- A classroom that values perseverance is a safe space for students to take chances
- Setting goals is another key part of creating an environment of perseverance
- See related article: 3 ways teachers can drive student growth
Have you ever heard the story of Stoffel the honey badger? Stoffel was rescued by a wildlife rehabilitation center after being injured by a pride of lions and quickly became infamous for his many escape attempts.
No matter what his caretakers did to deter him, Stoffel always found a way to escape his enclosure. First, he taught his fellow honey badger how they could work together to open the door to their habitat. Then, he began using tools and objects to scale the walls when his caretakers weren’t looking. At one point, he even built a small ramp over the wall using accumulated mud and debris. Suffice it to say, Stoffel knew a thing or two about perseverance.
As an educator, I’ve found myself reflecting on the nature of perseverance as the new school year begins. The landscape of education is always changing, and today’s students are facing hurdles that would leave even experienced academics feeling overwhelmed. We should all be taking a lesson from Stoffel the honey badger and cultivating a mindset of perseverance. Like any discipline, though, perseverance must be understood before it can be applied successfully. But what does that look like in the classroom? And how can educators teach students the value of perseverance in a way that’s memorable, meaningful, and fun? Here are just three strategies to consider:
1. Create an environment of perseverance: To paraphrase The Magic School Bus, the classroom should be a place where students can take chances, make mistakes, and get messy! Teachers can help by creating opportunities for students to put these values into practice.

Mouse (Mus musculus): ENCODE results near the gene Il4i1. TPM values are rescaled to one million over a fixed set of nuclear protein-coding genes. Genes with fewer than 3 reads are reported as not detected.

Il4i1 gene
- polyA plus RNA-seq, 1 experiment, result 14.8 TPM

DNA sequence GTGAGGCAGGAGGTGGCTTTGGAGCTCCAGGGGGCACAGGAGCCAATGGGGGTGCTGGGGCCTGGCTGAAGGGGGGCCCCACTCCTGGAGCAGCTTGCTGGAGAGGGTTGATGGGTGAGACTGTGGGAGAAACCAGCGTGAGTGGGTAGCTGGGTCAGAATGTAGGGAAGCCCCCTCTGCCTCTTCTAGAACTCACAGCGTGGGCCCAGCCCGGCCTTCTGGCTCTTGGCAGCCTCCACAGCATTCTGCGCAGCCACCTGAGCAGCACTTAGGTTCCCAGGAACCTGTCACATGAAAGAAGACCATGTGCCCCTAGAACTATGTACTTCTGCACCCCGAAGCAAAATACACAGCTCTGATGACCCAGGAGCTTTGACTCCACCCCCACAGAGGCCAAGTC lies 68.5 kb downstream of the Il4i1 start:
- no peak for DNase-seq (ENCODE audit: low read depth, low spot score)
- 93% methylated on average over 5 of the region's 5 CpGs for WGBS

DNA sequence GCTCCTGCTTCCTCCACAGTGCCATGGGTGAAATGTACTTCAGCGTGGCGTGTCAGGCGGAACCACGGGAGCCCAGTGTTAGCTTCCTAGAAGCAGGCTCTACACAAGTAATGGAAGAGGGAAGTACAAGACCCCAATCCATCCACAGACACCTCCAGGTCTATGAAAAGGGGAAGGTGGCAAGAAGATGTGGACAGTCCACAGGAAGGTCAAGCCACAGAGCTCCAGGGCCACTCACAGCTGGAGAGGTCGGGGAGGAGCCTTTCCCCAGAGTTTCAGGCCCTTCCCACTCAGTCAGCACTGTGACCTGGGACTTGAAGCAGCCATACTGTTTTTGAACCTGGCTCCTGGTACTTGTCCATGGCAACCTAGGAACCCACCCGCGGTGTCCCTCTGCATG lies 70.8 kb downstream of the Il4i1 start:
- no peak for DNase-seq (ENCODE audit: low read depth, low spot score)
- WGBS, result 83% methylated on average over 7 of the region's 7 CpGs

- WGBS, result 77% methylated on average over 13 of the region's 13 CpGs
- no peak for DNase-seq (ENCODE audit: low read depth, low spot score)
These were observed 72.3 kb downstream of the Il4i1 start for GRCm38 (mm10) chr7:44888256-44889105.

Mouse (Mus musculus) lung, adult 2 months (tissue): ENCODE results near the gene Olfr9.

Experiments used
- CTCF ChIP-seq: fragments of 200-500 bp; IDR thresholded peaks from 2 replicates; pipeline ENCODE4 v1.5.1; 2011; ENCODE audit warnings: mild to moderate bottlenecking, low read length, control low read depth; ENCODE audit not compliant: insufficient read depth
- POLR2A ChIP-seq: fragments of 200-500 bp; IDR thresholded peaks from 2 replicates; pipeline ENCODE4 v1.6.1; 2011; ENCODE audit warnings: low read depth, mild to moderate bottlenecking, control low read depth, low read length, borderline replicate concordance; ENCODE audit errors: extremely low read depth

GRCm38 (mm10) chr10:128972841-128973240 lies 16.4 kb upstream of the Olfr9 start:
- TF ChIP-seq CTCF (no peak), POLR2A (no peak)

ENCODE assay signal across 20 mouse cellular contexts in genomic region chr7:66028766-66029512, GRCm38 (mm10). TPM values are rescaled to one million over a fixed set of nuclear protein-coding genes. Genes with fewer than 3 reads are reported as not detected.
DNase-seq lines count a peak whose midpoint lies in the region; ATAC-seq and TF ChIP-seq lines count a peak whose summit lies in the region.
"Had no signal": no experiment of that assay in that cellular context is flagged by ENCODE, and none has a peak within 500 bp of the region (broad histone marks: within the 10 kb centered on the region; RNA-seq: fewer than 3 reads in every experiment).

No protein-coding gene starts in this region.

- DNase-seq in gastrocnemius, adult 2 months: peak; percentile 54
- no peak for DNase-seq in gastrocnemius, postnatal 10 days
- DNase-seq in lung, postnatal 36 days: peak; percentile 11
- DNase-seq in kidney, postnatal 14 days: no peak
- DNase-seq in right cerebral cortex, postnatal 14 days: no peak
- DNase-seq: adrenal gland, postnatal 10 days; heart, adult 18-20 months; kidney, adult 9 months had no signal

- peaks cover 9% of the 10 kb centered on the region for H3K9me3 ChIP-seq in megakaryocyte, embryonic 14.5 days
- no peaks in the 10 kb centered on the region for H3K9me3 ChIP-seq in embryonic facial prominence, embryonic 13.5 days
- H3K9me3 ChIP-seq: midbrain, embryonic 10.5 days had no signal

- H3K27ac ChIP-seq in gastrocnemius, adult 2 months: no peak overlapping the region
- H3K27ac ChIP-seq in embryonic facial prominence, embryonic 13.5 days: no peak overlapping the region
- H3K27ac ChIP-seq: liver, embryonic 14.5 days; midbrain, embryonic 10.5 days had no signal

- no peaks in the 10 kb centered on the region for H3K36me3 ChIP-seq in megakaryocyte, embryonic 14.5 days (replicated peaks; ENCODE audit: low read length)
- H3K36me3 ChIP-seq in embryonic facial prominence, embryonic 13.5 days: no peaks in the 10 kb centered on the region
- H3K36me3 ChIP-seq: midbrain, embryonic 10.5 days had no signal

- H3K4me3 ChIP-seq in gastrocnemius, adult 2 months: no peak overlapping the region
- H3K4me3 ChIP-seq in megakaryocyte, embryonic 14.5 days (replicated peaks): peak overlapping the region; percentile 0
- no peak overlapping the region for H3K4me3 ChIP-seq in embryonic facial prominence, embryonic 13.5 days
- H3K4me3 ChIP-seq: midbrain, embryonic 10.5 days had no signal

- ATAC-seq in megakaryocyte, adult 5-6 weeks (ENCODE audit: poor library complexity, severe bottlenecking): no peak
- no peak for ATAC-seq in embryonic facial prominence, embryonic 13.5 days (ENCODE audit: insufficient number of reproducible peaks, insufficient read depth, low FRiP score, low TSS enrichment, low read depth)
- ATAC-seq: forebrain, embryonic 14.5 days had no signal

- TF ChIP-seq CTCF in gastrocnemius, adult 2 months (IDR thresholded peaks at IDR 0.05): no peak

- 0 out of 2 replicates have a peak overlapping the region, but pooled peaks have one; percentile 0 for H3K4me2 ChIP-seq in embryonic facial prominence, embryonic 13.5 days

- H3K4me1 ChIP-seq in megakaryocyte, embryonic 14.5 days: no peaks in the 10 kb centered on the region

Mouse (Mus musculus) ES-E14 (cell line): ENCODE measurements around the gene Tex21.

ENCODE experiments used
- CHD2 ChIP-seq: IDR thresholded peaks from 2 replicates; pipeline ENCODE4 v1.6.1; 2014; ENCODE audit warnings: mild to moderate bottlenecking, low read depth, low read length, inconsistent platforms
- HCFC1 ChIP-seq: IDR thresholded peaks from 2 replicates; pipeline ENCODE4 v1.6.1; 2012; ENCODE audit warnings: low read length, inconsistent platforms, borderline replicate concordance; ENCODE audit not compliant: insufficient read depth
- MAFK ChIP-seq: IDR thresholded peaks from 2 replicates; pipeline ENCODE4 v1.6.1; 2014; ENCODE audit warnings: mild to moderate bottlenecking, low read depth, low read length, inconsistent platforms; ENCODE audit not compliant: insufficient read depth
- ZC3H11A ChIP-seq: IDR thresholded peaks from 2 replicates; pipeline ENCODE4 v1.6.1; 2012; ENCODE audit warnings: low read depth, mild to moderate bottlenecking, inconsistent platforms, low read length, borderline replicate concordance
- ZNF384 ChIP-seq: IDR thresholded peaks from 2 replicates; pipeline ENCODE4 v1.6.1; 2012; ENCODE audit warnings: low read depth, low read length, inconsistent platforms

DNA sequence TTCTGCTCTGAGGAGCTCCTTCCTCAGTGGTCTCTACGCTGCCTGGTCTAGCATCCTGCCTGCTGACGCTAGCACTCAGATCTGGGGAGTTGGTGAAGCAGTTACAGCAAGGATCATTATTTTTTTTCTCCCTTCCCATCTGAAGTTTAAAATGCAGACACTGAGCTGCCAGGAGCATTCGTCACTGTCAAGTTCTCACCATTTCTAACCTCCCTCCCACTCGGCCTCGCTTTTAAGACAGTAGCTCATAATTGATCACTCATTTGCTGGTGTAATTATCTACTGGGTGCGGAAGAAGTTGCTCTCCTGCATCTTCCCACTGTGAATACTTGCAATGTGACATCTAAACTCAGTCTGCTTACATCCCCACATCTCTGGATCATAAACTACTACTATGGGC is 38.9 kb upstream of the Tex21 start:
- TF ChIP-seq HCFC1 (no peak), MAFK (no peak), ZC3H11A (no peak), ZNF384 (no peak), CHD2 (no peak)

One helpful strategy to consider is the Mistake of the Week. Celebrate mistakes as a learning opportunity by having students nominate one mistake that really helped the class understand something more clearly. Be sure to practice positive self-talk as well. Sometimes teaching students the right words of encouragement can be the key to boosting their resolve.
2. Give them a running start: It’s easy to forget that students are still growing into themselves. They’re in the process of discovering their interests, their talents, their limitations, and how to overcome them. To foster perseverance, educators need to give their students the space they need to grow. One way to do this is through Tinker Time. Allow students some time to tinker with materials or ideas just for the fun of it. They can also expand on ideas in a variety of ways and directions. Tinker time is a great way to begin investigations and tap into students’ prior knowledge, and it has the benefit of encouraging risk-taking and student curiosity.
3. Set goals: We want to start students off with challenges they can manage.This means learning to differentiate depending on the student. Think of it like this–if someone is new to jogging, their first goal should be running a 10K, not a marathon. When students can see progress, they gain a sense of accomplishment pushing them forward. Students can create their own goals and record, or teachers can create goals for a particular task or project. As a bonus, this is a great way to provide formative feedback to your students on how well they are doing along the way.
Perseverance demands flexibility and patience, both from us and our students. However, Stoffel reminds us that when we practice perseverance, we’re rewarded with growth, new opportunities, and a wonderful sense of accomplishment. So this fall, let’s all try to be honey badgers. Let’s remember to persevere and face every new challenge with creativity, enthusiasm, and grit.